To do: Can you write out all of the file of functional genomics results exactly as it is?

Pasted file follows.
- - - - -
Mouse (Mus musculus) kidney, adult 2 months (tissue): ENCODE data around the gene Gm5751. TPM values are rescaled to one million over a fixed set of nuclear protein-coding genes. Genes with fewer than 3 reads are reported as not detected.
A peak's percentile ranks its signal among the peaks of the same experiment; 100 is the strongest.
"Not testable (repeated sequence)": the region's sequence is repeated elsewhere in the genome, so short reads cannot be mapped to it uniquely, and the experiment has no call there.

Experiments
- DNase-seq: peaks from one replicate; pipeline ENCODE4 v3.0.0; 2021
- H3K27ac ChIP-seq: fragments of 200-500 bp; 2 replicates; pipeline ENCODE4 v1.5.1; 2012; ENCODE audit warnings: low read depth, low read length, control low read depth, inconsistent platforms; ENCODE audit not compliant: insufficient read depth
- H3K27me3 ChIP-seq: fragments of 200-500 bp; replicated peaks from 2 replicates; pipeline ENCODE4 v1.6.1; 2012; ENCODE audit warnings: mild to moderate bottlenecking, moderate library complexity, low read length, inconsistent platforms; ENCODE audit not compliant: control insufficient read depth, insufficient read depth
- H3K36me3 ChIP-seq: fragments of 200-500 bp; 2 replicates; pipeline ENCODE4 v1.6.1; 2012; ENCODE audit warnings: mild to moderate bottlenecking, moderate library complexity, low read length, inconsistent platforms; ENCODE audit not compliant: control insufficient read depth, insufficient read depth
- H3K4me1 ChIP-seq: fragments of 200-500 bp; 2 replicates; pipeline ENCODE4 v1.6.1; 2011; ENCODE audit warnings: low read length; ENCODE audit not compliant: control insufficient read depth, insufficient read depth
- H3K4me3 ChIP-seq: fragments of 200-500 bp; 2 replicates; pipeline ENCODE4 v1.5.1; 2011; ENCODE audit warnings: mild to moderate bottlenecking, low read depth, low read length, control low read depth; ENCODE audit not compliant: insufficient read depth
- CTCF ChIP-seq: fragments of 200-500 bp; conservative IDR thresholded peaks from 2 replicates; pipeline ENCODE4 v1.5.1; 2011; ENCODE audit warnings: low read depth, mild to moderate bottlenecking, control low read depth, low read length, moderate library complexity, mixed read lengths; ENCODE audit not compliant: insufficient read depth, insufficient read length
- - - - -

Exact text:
Mouse (Mus musculus) kidney, adult 2 months (tissue): ENCODE data around the gene Gm5751. TPM values are rescaled to one million over a fixed set of nuclear protein-coding genes. Genes with fewer than 3 reads are reported as not detected.
A peak's percentile ranks its signal among the peaks of the same experiment; 100 is the strongest.
"Not testable (repeated sequence)": the region's sequence is repeated elsewhere in the genome, so short reads cannot be mapped to it uniquely, and the experiment has no call there.

Experiments
- DNase-seq: peaks from one replicate; pipeline ENCODE4 v3.0.0; 2021
- H3K27ac ChIP-seq: fragments of 200-500 bp; 2 replicates; pipeline ENCODE4 v1.5.1; 2012; ENCODE audit warnings: low read depth, low read length, control low read depth, inconsistent platforms; ENCODE audit not compliant: insufficient read depth
- H3K27me3 ChIP-seq: fragments of 200-500 bp; replicated peaks from 2 replicates; pipeline ENCODE4 v1.6.1; 2012; ENCODE audit warnings: mild to moderate bottlenecking, moderate library complexity, low read length, inconsistent platforms; ENCODE audit not compliant: control insufficient read depth, insufficient read depth
- H3K36me3 ChIP-seq: fragments of 200-500 bp; 2 replicates; pipeline ENCODE4 v1.6.1; 2012; ENCODE audit warnings: mild to moderate bottlenecking, moderate library complexity, low read length, inconsistent platforms; ENCODE audit not compliant: control insufficient read depth, insufficient read depth
- H3K4me1 ChIP-seq: fragments of 200-500 bp; 2 replicates; pipeline ENCODE4 v1.6.1; 2011; ENCODE audit warnings: low read length; ENCODE audit not compliant: control insufficient read depth, insufficient read depth
- H3K4me3 ChIP-seq: fragments of 200-500 bp; 2 replicates; pipeline ENCODE4 v1.5.1; 2011; ENCODE audit warnings: mild to moderate bottlenecking, low read depth, low read length, control low read depth; ENCODE audit not compliant: insufficient read depth
- CTCF ChIP-seq: fragments of 200-500 bp; conservative IDR thresholded peaks from 2 replicates; pipeline ENCODE4 v1.5.1; 2011; ENCODE audit warnings: low read depth, mild to moderate bottlenecking, control low read depth, low read length, moderate library complexity, mixed read lengths; ENCODE audit not compliant: insufficient read depth, insufficient read length